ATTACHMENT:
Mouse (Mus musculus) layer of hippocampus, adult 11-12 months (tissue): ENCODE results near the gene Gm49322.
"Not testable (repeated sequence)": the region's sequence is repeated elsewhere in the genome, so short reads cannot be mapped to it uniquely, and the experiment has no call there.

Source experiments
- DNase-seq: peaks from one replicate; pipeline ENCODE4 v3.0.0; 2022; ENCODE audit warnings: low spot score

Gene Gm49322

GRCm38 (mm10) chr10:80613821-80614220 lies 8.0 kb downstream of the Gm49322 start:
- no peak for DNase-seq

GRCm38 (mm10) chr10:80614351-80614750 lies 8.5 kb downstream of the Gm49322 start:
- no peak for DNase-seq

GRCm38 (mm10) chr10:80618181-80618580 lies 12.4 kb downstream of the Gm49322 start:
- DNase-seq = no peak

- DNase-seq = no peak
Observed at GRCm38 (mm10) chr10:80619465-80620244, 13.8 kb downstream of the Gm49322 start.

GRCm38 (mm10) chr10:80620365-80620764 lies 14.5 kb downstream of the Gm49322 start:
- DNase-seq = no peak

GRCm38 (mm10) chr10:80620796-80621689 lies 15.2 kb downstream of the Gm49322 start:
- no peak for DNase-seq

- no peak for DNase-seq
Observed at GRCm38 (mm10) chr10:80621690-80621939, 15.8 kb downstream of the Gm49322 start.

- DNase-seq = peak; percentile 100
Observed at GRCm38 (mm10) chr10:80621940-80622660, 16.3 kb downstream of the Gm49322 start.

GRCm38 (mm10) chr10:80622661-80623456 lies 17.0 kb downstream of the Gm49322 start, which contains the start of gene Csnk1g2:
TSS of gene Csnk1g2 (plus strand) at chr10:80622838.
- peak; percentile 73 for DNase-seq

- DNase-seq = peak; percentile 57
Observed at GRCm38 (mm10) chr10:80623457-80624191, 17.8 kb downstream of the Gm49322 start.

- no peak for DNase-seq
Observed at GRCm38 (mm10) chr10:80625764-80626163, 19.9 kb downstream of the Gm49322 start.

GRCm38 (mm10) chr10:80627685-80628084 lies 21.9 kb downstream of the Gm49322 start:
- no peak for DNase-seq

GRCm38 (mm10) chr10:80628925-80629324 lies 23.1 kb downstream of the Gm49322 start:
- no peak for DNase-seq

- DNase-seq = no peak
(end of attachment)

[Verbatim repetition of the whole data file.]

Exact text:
Mouse (Mus musculus) layer of hippocampus, adult 11-12 months (tissue): ENCODE results near the gene Gm49322.
"Not testable (repeated sequence)": the region's sequence is repeated elsewhere in the genome, so short reads cannot be mapped to it uniquely, and the experiment has no call there.

Source experiments
- DNase-seq: peaks from one replicate; pipeline ENCODE4 v3.0.0; 2022; ENCODE audit warnings: low spot score

Gene Gm49322

GRCm38 (mm10) chr10:80613821-80614220 lies 8.0 kb downstream of the Gm49322 start:
- no peak for DNase-seq

GRCm38 (mm10) chr10:80614351-80614750 lies 8.5 kb downstream of the Gm49322 start:
- no peak for DNase-seq

GRCm38 (mm10) chr10:80618181-80618580 lies 12.4 kb downstream of the Gm49322 start:
- DNase-seq = no peak

- DNase-seq = no peak
Observed at GRCm38 (mm10) chr10:80619465-80620244, 13.8 kb downstream of the Gm49322 start.

GRCm38 (mm10) chr10:80620365-80620764 lies 14.5 kb downstream of the Gm49322 start:
- DNase-seq = no peak

GRCm38 (mm10) chr10:80620796-80621689 lies 15.2 kb downstream of the Gm49322 start:
- no peak for DNase-seq

- no peak for DNase-seq
Observed at GRCm38 (mm10) chr10:80621690-80621939, 15.8 kb downstream of the Gm49322 start.

- DNase-seq = peak; percentile 100
Observed at GRCm38 (mm10) chr10:80621940-80622660, 16.3 kb downstream of the Gm49322 start.

GRCm38 (mm10) chr10:80622661-80623456 lies 17.0 kb downstream of the Gm49322 start, which contains the start of gene Csnk1g2:
TSS of gene Csnk1g2 (plus strand) at chr10:80622838.
- peak; percentile 73 for DNase-seq

- DNase-seq = peak; percentile 57
Observed at GRCm38 (mm10) chr10:80623457-80624191, 17.8 kb downstream of the Gm49322 start.

- no peak for DNase-seq
Observed at GRCm38 (mm10) chr10:80625764-80626163, 19.9 kb downstream of the Gm49322 start.

GRCm38 (mm10) chr10:80627685-80628084 lies 21.9 kb downstream of the Gm49322 start:
- no peak for DNase-seq

GRCm38 (mm10) chr10:80628925-80629324 lies 23.1 kb downstream of the Gm49322 start:
- no peak for DNase-seq

- DNase-seq = no peak